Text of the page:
The mighty Murray cod

Murray codDid you know the Murray Cod (Maccullochella peelii) is the largest, longest lived and arguably the most beautiful of Australia’s freshwater fish?  In fact, it’s one of the largest freshwater fish in the world! At its greatest, this charismatic river dweller can reach sizes of up to a whopping 183 cm in length and 113 Kg although some have claimed to have seen greater. Legend has it that there was once a giant specimen estimated at 215 cm and approximately 225Kg that was knocked out by the rudder of a paddle steamer in the 70’s … so they say.

In addition to its size, the adaptability of this species is most impressive. It is able to inhabit almost any freshwater habitat from small, clear rocky upland streams at 1000 m altitude to large, silty, slow flowing rivers in the alluvial plains of the Murray–Darling Basin. Regardless of whether they originate from the  eastern or southern Australian state or which footy team they barrack for, the Murray cod show a preference for deep holes with cover from large rock, fallen trees, clay banks and over hanging vegetation either laying low or waiting for their next meal.

Gone are the days prior to European settlement when this species once inhabited almost the entire length of the Murray Darling Basin. Fishing, de-snagging, river regulation (dams, weirs and controlled flows) and the loss of breeding holes due to siltation have all contributed to a massive decline in numbers. So much so, that the species is now protected under federal law.

The fact that Murray cod are highly valued as a table and fighting fish haven’t helped its cause. Known to eat anything from yabbies’ and spiny freshwater crayfish to water fowl, small mammals and tortoises they have long been a favorite target of professional and recreational fishers alike. So much so that in 1883, 147 000 Kg of Murray cod were sent to Melbourne market from one town (Moana) alone. A peak in commercial catch in 1918 was reported by the Register News who stated 1 045 010 Kg were received at Melbourne market for sale that year and had declined ever since. There is little doubt that recreational fishing has also greatly impacted this species.

Despite living for up to 100 years, Murray cod become sexually mature and able to reproduce between 4-6 years of age, 50-65cm length and about 2-3 Kg in weight. Their transition from a juvenile to a frisky teenager seems more related to age than to size.  There is therefore some concern that the minimum legal size of capture (60cm) doesn’t adequately satisfy the objectives of allowing fish to spawn at least once prior to capture, particularly as there is a sharp drop off in numbers once they reach this size. This is important as despite their size they are not exceptionally fertile when compared to other breeds. It is the larger females of approximately 15-25 Kg that produce larger larvae and have the experience that make them the best and most important reproducers.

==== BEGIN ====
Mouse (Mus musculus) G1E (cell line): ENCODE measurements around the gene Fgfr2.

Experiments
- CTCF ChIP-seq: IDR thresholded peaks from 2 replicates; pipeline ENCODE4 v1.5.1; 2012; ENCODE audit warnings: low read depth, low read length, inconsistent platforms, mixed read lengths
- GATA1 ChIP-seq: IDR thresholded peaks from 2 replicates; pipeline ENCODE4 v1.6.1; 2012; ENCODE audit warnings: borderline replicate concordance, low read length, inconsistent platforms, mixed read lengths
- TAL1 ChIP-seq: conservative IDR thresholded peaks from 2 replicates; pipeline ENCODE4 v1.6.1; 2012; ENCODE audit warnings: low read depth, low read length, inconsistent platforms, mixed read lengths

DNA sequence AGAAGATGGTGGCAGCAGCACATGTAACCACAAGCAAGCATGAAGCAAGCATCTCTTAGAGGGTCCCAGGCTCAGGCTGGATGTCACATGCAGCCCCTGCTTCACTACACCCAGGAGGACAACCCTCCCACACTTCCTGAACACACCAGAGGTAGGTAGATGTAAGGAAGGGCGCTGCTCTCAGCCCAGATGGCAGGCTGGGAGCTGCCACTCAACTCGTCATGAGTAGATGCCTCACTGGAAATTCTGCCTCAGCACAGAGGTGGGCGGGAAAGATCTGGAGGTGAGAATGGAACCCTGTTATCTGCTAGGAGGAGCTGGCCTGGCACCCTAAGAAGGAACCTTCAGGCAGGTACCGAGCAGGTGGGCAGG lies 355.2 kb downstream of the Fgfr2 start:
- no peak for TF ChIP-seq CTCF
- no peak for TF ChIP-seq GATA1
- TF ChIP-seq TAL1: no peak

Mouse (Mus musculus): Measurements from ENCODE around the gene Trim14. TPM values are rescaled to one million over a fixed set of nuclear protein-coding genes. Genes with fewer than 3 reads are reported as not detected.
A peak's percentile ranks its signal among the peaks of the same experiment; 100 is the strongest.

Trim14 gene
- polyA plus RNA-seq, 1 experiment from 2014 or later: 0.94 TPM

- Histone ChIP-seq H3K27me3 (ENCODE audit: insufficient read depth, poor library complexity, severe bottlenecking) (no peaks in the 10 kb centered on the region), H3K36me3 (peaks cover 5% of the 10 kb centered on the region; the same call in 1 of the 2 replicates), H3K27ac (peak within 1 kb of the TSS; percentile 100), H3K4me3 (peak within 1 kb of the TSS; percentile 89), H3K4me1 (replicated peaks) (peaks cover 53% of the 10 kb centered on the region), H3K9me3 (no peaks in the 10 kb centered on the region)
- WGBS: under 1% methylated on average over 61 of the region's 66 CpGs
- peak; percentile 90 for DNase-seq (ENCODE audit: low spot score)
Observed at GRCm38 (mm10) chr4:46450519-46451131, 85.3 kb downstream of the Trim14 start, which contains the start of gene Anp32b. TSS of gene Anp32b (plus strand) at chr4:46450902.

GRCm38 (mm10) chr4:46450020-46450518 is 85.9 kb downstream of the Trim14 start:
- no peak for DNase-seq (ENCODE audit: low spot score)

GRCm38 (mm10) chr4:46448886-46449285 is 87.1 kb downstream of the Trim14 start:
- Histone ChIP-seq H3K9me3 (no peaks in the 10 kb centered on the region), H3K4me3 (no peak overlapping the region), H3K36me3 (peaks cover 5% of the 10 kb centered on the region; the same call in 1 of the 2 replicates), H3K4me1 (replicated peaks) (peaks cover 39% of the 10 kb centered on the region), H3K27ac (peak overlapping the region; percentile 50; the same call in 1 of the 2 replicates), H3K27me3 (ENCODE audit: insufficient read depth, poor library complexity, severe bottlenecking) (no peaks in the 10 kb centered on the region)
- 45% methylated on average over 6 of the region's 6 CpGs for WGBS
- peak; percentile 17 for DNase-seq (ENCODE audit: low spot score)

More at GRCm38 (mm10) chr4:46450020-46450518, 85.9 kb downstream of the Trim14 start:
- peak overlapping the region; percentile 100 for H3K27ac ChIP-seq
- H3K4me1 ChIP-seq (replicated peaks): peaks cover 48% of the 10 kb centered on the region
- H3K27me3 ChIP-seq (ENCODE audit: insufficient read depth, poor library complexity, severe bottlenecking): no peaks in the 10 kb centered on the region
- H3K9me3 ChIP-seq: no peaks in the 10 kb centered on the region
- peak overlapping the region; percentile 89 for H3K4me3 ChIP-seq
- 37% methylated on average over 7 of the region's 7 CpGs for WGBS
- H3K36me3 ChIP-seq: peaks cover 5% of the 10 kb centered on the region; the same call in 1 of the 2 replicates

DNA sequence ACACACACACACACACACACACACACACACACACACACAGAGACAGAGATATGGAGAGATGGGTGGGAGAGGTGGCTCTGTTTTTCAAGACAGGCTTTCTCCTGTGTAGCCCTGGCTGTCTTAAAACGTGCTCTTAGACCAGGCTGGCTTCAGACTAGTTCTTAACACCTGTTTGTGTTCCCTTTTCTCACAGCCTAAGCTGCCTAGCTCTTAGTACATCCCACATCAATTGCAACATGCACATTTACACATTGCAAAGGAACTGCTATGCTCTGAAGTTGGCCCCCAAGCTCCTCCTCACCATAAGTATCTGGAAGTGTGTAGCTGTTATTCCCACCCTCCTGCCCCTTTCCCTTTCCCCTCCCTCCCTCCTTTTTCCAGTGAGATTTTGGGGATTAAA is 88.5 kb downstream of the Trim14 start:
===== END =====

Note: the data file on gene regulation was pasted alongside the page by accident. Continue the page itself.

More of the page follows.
Once thought to be largely immobile it is now recognized that they can travel up to 150 km up or down stream. Large spawning migrations have been noted and it is nice to know they reproduce romantically by pairing up courting until the deed is done. A mat of eggs are attached to a stable surface and the male, being the good sport he is, watches guard over the potential offspring until they hatch and drift away up to a week later.

Aboriginal tribes have had a close relationship with this species and for some the Murray cod was iconic and featured heavily in their mythology. Some thought the River Murray itself was created by a gigantic Murray cod which created the wide bends and river channels from a narrow stream when trying to escape from a renowned dreamtime hunter of the times. Indeed, mythology regarding this species is not restricted to indigenous Australians. There are also many a stories of the one that got away. A commonly repeated tale is of a huge fish which consumed increasingly large baits set by the keen fisherman/farmer without being caught. Eventually, in a last ditch effort a large bait was attached to a chain and the back of a tractor….apparently this was the cause of the mechanical wreckage laid to rest by the banks of the river….so they say.

http://www.mdba.gov.au/sites/default/files/archived/mdbc-NFS-reports/2202_factsheet_native_murray_cod.pdf

Boating on the River Murray

There is nothing more peaceful than a few days floating down the River.